01 September 2013
lime-ginger melon marmalade
I'm calling this lime-ginger melon marmalade, instead of jam (as last time) because, while I liked the flavor of the jam (based on Jane Grigson't Fruit Book recipe), I didn't like how the chunks of melon became dense. This time, instead of cubing the melon, I julienned it (four pounds of it, this was a huge cantaloupe). This was in hope—and with success—that the strips would have more of a marmalade consistency instead of a cubes-in-syrup one.
This makes ten pints, and can easily be halved: 4 lbs julienned melon, about ¼-in. thick (your choice: Grigson specifies green-fleshed but I've always used orange-fleshed varieities), 7 oz. ground fresh ginger (I sliced it across the grain and then processed it in a food processor), 1 lb. limes, rind finely julienned and fruit set aside for later (lemon works too, but just use the zest; lime rinds are thin enough that the whole rind works), 4 lbs sugar.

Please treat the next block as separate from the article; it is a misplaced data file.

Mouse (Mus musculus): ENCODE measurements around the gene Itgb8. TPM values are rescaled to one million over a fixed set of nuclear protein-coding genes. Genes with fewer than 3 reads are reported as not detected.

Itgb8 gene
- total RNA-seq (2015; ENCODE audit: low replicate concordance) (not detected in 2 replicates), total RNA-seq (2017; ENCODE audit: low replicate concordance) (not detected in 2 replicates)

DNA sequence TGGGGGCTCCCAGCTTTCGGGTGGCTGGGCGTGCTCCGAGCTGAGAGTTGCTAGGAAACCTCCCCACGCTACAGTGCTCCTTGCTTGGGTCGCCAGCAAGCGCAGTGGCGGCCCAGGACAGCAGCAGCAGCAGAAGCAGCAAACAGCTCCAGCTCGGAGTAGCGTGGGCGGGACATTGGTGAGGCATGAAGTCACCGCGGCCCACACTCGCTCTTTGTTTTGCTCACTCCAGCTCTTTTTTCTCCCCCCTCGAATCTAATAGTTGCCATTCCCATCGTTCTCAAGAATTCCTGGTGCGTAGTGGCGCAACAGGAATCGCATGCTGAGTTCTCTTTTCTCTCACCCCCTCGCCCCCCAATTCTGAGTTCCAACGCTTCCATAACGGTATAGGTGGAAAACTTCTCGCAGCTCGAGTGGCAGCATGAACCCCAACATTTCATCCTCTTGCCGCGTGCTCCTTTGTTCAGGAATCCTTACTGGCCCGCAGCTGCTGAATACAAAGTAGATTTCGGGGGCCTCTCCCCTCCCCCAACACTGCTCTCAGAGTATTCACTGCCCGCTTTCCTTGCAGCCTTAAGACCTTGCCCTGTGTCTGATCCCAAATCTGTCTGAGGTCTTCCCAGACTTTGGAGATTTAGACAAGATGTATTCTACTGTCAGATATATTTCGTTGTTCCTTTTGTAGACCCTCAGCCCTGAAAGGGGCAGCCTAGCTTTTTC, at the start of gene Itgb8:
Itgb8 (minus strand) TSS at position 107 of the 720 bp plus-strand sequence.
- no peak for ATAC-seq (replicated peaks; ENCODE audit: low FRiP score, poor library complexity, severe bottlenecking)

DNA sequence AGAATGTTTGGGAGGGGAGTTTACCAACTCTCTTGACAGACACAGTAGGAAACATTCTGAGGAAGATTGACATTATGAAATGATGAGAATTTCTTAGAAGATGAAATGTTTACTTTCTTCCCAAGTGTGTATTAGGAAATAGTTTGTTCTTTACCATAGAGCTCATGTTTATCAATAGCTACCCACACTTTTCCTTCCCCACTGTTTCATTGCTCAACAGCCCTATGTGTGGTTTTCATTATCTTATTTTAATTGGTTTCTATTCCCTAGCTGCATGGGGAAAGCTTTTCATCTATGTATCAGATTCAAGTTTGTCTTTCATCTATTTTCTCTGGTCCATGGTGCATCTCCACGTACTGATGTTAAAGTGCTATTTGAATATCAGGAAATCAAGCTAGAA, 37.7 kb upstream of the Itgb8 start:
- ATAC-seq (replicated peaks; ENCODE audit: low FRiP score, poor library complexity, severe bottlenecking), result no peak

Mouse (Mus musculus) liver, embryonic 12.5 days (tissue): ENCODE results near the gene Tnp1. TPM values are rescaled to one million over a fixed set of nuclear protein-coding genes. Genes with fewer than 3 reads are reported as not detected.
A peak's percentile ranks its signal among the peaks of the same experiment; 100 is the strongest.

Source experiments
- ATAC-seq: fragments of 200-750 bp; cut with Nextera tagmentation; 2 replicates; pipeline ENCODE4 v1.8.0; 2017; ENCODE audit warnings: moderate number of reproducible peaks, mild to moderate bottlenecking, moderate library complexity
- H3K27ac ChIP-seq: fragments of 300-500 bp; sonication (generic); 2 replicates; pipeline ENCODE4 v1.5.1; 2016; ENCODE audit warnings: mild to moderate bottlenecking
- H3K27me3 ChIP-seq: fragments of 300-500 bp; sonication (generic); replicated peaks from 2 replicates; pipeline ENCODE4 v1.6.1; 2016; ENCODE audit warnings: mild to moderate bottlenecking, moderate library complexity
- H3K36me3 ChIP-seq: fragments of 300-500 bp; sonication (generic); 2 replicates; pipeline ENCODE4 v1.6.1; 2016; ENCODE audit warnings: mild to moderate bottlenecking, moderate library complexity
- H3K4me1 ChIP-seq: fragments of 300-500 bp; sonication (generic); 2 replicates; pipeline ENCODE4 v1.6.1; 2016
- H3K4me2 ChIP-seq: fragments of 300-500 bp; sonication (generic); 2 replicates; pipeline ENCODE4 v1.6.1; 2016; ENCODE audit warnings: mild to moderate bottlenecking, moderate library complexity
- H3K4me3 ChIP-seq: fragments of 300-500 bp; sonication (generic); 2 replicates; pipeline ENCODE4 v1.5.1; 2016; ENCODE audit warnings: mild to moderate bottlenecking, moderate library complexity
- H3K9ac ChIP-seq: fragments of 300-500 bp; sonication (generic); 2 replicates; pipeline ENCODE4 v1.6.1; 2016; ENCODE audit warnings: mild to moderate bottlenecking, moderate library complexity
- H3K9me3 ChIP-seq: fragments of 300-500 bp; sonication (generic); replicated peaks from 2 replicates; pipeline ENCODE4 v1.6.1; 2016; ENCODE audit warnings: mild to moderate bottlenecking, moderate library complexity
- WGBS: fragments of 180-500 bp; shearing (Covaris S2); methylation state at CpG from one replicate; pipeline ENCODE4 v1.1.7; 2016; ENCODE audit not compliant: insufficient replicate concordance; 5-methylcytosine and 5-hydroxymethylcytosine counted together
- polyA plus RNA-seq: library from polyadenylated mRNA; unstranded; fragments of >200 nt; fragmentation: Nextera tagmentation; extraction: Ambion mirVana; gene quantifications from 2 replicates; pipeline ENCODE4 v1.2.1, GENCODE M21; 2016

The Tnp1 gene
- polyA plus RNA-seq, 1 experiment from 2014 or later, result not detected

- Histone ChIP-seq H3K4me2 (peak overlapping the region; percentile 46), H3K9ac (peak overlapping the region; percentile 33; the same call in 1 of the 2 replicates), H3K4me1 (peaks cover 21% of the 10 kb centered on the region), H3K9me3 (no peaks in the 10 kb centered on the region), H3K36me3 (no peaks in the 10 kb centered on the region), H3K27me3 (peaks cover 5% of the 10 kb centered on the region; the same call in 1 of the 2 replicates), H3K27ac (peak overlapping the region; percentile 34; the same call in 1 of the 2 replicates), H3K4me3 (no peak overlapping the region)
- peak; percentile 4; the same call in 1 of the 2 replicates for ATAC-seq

Mix the sugar with the melon, add the lime and ginger, and let sit 6-8 hours or overnight in a non-reactive bowl (glass, ceramic, etc.).
This is what it looks like after sitting and turned into its cooking vessel (above).
Heat the fruit-sugar mixture, and add the reserved limes, tied up in cheesecloth. Cook, stirring frequently, until it reaches 220º (F) on a thermometer, then remove and press any liquid from the cores of the limes. Continue cooking, testing occasionally to see if it will set (place ½ tsp. on a chilled saucer, leave in freezer for two minutes: this will tell you if it is ready). I cooked this until it was around 224º (F). Process in a hot-water bath for 15 minutes.
The strips of melon resulted in a wonderful texture, and the ginger and lime give it a wonderful kick. Perfect with a croissant.